WF-UK and the RSPB launched a government, business and public-facing report, Risky Business, based on research undertaken by 3Keel. The research quantified the overseas land footprint linked to the UK’s imports of seven key commodities: beef and leather, cocoa, palm oil, pulp and paper, rubber, soy, and timber.
Our findings show that the UK has an overseas land footprint of 13.6 million hectares for these commodities, a land area equivalent to more than half the area of the UK. A large proportion (44%) of this footprint is in countries with high social and deforestation risks.
The analysis highlighted how dependent the UK is on imports from countries that have high levels of deforestation, and where there is a risk of poor labour practices. For example:
- The UK imported an average of half a million tonnes of soy per year (directly or indirectly), 77% of which came from three high deforestation risk countries: Argentina, Brazil and Paraguay)
- 86% of the cocoa and chocolate products we imported in 2015 originated in Côte d’Ivoire, a country that lost over 2 million hectares of forest cover from 2011-14, and where forced and child labour are unfortunately common.
- Some countries that ranked as high risk are important to the UK for a number of different commodities. These include Indonesia (palm oil, cocoa, rubber); China (timber products, pulp and paper, rubber); and Brazil (beef and leather, timber, soy, cocoa).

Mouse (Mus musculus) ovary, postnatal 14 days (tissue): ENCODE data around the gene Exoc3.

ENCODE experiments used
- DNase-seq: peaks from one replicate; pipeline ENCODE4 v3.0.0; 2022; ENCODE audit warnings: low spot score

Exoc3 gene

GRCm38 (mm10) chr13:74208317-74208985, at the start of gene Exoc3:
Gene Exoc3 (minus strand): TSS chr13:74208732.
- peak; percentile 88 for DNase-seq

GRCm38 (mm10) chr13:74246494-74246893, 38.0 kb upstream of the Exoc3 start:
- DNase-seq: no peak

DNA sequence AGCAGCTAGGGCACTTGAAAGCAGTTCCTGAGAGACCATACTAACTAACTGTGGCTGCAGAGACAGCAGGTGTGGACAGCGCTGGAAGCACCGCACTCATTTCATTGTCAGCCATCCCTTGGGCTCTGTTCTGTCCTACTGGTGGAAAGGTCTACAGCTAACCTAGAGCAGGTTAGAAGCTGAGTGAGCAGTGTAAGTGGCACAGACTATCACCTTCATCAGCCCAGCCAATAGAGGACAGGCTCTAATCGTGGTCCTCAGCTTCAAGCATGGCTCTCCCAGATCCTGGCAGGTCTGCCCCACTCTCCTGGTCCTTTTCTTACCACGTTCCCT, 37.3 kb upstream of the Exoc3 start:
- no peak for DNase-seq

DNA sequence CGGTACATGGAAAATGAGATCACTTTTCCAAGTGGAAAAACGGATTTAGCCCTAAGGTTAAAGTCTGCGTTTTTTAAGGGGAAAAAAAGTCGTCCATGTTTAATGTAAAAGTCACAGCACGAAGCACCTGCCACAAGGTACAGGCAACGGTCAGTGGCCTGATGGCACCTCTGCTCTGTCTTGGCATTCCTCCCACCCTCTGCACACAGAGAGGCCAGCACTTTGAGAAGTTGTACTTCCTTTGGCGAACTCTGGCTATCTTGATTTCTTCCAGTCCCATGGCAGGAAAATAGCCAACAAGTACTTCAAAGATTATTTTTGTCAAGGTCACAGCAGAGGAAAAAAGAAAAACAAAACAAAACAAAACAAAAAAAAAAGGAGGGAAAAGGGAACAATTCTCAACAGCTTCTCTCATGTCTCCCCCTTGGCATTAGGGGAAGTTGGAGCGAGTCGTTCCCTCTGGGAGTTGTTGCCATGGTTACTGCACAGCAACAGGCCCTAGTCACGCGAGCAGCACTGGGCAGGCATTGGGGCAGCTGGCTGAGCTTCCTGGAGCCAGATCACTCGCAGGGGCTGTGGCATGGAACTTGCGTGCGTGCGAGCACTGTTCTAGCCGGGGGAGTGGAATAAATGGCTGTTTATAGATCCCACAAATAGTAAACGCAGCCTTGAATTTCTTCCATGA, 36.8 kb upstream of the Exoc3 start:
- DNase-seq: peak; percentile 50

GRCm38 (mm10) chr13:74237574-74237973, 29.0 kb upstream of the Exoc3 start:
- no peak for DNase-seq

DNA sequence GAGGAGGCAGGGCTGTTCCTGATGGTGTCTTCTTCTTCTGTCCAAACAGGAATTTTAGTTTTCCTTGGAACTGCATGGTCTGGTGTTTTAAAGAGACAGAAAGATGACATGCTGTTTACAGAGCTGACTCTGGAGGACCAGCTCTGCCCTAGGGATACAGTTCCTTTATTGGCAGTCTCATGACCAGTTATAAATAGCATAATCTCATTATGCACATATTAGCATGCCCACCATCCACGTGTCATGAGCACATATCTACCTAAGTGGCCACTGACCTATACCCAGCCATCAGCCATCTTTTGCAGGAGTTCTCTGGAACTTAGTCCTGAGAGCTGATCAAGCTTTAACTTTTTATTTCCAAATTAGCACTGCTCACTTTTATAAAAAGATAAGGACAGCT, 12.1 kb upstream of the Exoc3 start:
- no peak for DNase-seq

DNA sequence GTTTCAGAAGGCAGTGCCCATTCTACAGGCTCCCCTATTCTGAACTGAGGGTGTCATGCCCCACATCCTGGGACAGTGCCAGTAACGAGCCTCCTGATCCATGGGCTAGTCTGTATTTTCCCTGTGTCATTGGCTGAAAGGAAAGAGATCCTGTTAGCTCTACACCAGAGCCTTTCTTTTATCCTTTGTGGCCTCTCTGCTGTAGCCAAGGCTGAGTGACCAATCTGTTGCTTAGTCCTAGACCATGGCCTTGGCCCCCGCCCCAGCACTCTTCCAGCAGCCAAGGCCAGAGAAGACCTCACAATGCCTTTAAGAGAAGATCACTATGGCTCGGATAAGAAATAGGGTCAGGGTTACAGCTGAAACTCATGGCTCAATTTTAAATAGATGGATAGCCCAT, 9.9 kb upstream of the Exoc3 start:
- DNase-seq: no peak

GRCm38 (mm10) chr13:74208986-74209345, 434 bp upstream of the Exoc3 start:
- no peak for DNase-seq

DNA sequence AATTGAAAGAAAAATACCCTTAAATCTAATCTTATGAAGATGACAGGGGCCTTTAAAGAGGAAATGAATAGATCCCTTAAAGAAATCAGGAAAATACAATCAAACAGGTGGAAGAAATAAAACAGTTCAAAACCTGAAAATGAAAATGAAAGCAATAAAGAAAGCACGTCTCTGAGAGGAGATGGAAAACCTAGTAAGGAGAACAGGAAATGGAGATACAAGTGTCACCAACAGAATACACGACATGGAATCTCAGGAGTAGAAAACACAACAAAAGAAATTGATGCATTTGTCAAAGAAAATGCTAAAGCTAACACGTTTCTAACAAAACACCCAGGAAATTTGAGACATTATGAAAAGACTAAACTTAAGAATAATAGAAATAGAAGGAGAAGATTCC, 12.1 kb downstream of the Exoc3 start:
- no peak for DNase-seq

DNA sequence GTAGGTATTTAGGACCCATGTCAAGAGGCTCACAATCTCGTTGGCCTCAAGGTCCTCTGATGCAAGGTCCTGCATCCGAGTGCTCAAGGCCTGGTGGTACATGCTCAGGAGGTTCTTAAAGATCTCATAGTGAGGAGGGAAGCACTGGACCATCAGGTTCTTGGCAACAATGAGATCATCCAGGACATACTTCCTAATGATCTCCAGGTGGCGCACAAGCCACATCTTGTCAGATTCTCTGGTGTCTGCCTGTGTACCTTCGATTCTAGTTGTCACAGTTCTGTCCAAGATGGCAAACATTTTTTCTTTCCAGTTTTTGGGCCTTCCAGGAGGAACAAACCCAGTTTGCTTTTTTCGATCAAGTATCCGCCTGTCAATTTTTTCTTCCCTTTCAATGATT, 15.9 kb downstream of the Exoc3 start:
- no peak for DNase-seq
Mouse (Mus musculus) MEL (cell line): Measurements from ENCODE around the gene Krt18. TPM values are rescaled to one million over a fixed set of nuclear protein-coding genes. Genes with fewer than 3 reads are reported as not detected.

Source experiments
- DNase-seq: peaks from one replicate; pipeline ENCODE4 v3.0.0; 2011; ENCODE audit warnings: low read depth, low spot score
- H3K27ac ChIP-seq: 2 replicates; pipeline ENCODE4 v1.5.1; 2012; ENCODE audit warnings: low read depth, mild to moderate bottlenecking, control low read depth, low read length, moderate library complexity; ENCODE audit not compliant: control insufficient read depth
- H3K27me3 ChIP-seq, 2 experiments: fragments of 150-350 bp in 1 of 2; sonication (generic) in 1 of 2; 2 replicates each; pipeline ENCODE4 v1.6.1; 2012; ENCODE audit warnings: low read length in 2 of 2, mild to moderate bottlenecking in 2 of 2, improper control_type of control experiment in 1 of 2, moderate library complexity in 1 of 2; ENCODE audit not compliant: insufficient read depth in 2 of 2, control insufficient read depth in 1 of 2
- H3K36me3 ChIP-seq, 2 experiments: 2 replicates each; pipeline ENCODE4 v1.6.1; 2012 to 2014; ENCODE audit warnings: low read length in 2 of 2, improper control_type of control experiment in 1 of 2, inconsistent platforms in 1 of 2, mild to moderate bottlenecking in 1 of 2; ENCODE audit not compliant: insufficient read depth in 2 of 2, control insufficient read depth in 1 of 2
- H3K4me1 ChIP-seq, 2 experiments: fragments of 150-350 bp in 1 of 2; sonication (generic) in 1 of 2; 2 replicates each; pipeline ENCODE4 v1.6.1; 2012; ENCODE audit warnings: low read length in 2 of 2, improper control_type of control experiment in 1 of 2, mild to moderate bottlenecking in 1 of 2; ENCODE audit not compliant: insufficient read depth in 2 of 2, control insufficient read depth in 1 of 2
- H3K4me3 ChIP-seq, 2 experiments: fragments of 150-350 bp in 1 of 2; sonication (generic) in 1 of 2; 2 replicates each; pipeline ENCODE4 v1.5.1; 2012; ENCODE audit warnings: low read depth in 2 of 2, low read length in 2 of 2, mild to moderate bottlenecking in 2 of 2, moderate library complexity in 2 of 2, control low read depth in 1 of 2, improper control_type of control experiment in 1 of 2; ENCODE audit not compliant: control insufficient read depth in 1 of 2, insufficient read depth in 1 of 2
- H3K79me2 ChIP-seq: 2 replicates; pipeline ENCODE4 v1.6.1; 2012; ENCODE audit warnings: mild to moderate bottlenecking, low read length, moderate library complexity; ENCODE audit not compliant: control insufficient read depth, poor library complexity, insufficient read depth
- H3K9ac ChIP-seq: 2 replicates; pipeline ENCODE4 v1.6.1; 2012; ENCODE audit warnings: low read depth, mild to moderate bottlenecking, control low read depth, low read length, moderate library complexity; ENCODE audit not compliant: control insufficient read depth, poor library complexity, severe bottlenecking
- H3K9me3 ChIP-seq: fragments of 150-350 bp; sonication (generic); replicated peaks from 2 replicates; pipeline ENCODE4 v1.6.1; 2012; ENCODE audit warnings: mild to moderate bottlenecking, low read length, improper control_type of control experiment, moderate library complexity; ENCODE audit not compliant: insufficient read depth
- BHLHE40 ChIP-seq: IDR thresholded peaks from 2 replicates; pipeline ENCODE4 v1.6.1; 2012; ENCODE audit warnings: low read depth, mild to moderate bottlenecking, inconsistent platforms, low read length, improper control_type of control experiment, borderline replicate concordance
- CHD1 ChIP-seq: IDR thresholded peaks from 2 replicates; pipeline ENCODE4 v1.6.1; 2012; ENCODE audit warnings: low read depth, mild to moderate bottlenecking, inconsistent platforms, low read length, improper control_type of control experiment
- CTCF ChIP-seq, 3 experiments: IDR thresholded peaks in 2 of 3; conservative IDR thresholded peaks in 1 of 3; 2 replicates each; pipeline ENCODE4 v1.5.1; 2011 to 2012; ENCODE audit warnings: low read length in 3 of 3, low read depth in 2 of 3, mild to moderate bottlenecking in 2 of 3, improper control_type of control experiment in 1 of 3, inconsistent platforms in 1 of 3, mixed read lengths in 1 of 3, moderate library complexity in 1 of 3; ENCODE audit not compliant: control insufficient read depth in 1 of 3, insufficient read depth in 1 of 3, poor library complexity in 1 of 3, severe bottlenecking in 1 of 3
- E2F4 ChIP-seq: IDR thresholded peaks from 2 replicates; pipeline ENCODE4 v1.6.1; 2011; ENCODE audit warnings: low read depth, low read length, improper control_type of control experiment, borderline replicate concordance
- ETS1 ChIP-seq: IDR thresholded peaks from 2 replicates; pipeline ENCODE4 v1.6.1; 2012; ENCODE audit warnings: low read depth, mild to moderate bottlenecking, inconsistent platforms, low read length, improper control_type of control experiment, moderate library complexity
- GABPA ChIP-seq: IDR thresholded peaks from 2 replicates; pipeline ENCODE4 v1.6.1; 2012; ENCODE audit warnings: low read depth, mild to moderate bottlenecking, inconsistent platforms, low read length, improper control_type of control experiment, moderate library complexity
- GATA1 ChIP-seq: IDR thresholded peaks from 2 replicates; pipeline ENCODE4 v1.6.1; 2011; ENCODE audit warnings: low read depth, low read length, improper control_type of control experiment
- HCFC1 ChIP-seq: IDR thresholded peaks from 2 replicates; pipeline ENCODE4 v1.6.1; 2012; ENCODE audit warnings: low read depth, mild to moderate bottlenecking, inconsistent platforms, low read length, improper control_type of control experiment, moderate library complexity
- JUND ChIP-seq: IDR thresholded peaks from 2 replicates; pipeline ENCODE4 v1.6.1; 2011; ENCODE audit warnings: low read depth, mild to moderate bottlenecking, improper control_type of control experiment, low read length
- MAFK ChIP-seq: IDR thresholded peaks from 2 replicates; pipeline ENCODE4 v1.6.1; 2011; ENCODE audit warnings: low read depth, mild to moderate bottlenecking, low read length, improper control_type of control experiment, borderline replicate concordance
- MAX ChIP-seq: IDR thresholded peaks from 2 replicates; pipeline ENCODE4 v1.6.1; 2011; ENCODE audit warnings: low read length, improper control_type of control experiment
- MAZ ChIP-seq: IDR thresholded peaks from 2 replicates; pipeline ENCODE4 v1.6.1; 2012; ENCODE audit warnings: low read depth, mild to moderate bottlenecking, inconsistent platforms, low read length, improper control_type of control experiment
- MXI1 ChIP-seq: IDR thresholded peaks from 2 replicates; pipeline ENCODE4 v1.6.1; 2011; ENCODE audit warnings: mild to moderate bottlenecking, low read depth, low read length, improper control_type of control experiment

Some of the other findings were specific to particular commodities:
- Even though we produce over 80% of the beef we consume, the overall land footprint for beef and leather was the highest of all the commodities we assessed. Put simply, cattle need a lot of land in some production systems, such as those commonly found in Namibia or Brazil
- There has been a rapid growth in the UK’s annual timber imports – from an average 8 million to more than 14.5 million between 2011 and 2015. Much of this increase is due to rapid growth of fuelwood imports, principally from the US.
Overall, the analysis provides evidence for the UK government, NGOs and businesses to work together to reduce the risk of deforestation and social exploitation from the UK’s commodity supply chains. There are already many examples of how this can work, such as public and private commitments, and the use of sustainability standards to comply with regulations and internal policies.